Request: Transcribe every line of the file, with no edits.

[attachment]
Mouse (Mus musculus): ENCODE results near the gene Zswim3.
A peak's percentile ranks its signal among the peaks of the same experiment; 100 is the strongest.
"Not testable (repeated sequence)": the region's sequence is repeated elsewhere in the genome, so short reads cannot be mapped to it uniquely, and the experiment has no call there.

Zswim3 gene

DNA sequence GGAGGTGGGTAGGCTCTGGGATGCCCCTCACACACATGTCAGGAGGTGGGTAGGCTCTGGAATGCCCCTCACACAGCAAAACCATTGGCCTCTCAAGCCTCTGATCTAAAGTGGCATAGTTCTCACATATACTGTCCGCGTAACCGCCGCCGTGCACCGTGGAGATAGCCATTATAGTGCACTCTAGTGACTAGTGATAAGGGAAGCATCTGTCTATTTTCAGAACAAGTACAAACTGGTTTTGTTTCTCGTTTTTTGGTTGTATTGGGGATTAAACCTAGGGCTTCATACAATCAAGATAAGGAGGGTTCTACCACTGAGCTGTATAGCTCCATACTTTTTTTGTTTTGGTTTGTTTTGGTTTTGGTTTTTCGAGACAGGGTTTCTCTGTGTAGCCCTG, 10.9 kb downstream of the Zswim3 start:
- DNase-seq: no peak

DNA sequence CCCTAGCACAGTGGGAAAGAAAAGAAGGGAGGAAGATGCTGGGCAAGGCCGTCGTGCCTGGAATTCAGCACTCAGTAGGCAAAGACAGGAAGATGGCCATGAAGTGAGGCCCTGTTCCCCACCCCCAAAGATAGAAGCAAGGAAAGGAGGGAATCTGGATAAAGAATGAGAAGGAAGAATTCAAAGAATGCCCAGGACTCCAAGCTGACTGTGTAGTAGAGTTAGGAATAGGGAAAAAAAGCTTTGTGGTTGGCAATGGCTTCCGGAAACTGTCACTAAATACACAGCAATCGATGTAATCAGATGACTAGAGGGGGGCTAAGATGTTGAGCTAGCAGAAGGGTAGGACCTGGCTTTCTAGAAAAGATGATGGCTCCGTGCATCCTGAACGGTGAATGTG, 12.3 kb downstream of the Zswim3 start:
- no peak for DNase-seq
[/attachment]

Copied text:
Mouse (Mus musculus): ENCODE results near the gene Zswim3.
A peak's percentile ranks its signal among the peaks of the same experiment; 100 is the strongest.
"Not testable (repeated sequence)": the region's sequence is repeated elsewhere in the genome, so short reads cannot be mapped to it uniquely, and the experiment has no call there.

Zswim3 gene

DNA sequence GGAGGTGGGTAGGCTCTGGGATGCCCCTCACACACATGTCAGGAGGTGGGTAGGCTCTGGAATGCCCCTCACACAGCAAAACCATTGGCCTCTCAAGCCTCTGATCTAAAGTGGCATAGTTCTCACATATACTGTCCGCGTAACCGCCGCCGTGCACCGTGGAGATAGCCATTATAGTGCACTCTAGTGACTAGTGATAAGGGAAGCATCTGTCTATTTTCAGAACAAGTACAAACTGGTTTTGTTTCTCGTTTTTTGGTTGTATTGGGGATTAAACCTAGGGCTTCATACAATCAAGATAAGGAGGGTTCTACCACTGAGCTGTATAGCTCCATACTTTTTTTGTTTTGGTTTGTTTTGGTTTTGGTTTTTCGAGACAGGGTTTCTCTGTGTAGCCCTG, 10.9 kb downstream of the Zswim3 start:
- DNase-seq: no peak

DNA sequence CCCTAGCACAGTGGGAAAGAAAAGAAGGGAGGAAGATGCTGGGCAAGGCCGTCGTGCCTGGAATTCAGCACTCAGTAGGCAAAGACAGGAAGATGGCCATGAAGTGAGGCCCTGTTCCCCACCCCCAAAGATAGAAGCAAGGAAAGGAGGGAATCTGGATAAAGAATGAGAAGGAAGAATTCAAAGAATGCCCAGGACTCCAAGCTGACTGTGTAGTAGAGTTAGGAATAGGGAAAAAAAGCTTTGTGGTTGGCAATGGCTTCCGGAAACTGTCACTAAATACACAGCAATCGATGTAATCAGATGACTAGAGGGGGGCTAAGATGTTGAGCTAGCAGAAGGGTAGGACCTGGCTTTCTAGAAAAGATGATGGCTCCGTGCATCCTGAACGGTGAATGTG, 12.3 kb downstream of the Zswim3 start:
- no peak for DNase-seq